Chris Rattue 's Opinion

Chris Rattue is a sports columnist for the New Zealand Herald.

Chris Rattue: Tiger needs to roar back as scandal dulls

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The heat is surely going out of the Tiger Woods story even though it has been terrific fun while it lasted.

Not that everyone will believe the Tiger yarn is even close to being fully unravelled. To use an old media line, the story has legs and there will be plenty ready to ride this Tiger tale for all it is worth.

Nothing lasts forever though, and for those of us hoping he returns to the golf course with game intact, the moment for retreat has almost arrived because the lurid details are already tedious.

The hero so far has been Jesper Parnevik, apparently the only golfer on the planet prepared to incur the wrath of Tiger's machine by getting a few verbal digs in against the famous swinger.

The rest are, as expected, doing their very best to fall into line because the game would be stuffed for a while without him.

For those who have missed the story so far Tiger has been renamed Cheetah after it emerged he was shagging women all over the place despite being married to the lovely Elin Nordegren.

Immediately after his car crash, Woods' statement claimed "the many false, unfounded and malicious rumours that are currently circulating about my family and me are irresponsible".

This was a lie, and only helped fuel the fire.

And it wasn't the only deception. A publication that was once ready to expose a Tiger "transgression" was silenced with the promise of him doing a cover shoot for one of their company's magazines. This sounded like the old-style Hollywood, and gave the public an insight into how the media is still capable of being influenced by fame and power.

The cover shoot cover-up eventually came to nought. The story has grown like wildfire and there are Tiger shagees emerging all over the place.

Tiger, who had a book written about him called Raising the Bar, is so dedicated to this very activity that he'll do it just about anywhere including in a church carpark. Sacrilege in a Christian land.

At the moment, it is looking very likely that the number of Tigered women going public will overtake his number of major championships won, which stands at 14. Meanwhile, the press has twisted itself in knots over whether to cover this story, and how. You can even find long-winded columns claiming we shouldn't be writing long-winded columns on it.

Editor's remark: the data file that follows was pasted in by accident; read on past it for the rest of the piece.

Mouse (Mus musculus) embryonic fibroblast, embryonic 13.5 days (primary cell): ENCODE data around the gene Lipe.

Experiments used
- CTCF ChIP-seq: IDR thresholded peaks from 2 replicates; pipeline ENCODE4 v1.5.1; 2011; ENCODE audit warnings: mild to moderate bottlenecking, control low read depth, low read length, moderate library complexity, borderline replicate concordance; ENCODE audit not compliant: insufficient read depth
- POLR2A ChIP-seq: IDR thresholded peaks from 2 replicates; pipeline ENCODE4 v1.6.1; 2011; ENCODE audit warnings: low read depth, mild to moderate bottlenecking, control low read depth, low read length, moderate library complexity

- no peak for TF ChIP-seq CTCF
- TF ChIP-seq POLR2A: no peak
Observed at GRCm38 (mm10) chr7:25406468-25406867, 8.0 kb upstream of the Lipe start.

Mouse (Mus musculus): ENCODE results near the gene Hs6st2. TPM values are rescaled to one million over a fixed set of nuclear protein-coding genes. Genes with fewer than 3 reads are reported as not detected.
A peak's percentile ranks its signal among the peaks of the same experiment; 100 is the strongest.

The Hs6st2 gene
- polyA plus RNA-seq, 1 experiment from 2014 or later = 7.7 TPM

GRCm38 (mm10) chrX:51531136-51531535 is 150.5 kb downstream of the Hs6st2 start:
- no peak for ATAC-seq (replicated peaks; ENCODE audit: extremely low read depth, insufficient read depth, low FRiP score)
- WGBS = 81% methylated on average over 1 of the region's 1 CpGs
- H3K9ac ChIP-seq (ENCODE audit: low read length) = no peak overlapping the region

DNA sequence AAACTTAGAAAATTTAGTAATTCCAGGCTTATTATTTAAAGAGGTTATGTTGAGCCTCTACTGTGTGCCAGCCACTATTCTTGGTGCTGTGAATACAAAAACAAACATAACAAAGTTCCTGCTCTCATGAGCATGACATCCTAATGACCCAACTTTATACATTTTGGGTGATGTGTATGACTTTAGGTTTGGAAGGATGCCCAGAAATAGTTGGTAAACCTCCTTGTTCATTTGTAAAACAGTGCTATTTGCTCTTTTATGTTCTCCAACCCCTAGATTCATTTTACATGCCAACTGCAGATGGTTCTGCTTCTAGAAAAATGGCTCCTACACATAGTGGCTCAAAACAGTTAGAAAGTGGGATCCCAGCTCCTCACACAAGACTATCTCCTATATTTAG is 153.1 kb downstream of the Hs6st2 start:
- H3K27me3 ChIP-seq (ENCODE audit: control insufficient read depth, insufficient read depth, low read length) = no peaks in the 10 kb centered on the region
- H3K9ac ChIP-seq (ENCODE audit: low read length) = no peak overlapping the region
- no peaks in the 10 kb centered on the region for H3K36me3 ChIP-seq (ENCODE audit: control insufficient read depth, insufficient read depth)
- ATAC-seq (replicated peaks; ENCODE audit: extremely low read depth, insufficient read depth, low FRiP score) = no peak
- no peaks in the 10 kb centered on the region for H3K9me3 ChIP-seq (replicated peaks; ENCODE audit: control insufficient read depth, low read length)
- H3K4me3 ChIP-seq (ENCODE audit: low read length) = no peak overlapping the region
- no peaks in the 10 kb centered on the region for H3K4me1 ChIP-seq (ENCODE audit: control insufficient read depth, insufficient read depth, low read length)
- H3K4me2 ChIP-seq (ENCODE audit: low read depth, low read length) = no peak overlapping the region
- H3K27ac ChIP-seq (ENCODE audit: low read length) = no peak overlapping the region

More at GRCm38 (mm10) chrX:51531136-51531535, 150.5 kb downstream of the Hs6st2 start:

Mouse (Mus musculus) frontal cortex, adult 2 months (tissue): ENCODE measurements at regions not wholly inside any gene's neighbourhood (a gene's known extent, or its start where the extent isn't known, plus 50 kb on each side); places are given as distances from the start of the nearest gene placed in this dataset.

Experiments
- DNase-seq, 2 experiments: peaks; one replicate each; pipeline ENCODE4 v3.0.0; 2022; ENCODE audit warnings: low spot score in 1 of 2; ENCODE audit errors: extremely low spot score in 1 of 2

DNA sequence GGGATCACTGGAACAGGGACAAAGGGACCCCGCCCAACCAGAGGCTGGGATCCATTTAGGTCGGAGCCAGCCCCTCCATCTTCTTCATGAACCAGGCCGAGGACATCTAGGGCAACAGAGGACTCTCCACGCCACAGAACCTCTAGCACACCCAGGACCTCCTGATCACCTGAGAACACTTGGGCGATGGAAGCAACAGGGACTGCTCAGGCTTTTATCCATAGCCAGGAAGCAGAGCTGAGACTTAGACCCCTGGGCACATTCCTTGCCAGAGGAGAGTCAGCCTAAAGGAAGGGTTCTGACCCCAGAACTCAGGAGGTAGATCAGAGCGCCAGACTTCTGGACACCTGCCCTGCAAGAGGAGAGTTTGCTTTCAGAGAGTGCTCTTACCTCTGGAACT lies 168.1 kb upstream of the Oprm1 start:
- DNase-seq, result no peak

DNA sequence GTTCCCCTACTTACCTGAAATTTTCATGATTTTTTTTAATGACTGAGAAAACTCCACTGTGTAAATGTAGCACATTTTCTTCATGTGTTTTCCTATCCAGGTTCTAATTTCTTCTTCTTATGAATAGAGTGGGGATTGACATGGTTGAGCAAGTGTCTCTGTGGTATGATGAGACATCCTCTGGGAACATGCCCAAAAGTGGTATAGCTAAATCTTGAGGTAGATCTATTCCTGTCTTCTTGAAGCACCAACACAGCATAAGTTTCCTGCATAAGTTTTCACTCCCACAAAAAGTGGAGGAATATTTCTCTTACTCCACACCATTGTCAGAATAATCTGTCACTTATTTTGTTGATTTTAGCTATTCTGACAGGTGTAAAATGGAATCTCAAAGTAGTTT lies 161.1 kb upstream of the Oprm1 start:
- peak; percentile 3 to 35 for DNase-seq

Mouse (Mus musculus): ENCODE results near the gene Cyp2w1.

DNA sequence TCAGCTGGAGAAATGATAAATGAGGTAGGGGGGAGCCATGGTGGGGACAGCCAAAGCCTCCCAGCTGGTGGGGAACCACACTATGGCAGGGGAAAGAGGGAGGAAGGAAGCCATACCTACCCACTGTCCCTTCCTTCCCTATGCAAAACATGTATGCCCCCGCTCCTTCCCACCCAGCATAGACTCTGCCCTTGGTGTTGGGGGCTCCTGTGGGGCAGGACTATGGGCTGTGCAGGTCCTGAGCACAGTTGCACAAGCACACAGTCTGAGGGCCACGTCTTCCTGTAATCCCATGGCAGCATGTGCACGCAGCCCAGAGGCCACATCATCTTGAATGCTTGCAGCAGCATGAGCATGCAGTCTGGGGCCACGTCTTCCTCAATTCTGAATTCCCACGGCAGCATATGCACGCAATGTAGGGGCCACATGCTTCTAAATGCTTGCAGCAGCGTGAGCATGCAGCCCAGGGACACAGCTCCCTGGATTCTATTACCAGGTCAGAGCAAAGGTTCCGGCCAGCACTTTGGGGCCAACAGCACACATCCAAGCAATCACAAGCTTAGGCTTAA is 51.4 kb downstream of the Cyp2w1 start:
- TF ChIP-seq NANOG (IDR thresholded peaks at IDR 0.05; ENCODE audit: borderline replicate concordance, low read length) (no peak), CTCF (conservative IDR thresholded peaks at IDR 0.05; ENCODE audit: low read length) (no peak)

It was all very exciting at first, as details - including Tiger's fondness for sex-enhancing drugs and the revelation he was discovered snoring after his car crash - emerged.

Where do you go with a story like this though, because it has already become repetitive and dull. Okay, Tiger may not even be very likeable to many of us. But he's still not Joseph Stalin.

Tiger's old shags are raining down, but my interest waned at about mistress four.

Yawn, yawn ... another brain dead cocktail waitress hits the headlines. They are all clearly getting in quick, because once you get too far down the list the monetary value on a story reduces, unless you have a fantastic new angle of course. Thus the further this story goes, the more risk that people start making events up.

As to the prospect of Tiger losing any endorsement deals, who cares. He's already got enough money to run a small country. When it comes to loot, he's a greedy pig.

And as for the whole endorsement business, most of us are still fully capable of shopping for shoes or clubs or balls without some golfing legend telling us what to buy.

The gap between public image and reality has been among the subjects discussed.

We are all attracted to different types of characters which in itself says that the whole deal of public image is false. There are people who may meet and know Tiger and love the bloke, others who think he's okay, others who are not sure, and others who really don't like him. Which is how it is in relationships for all of us in this life.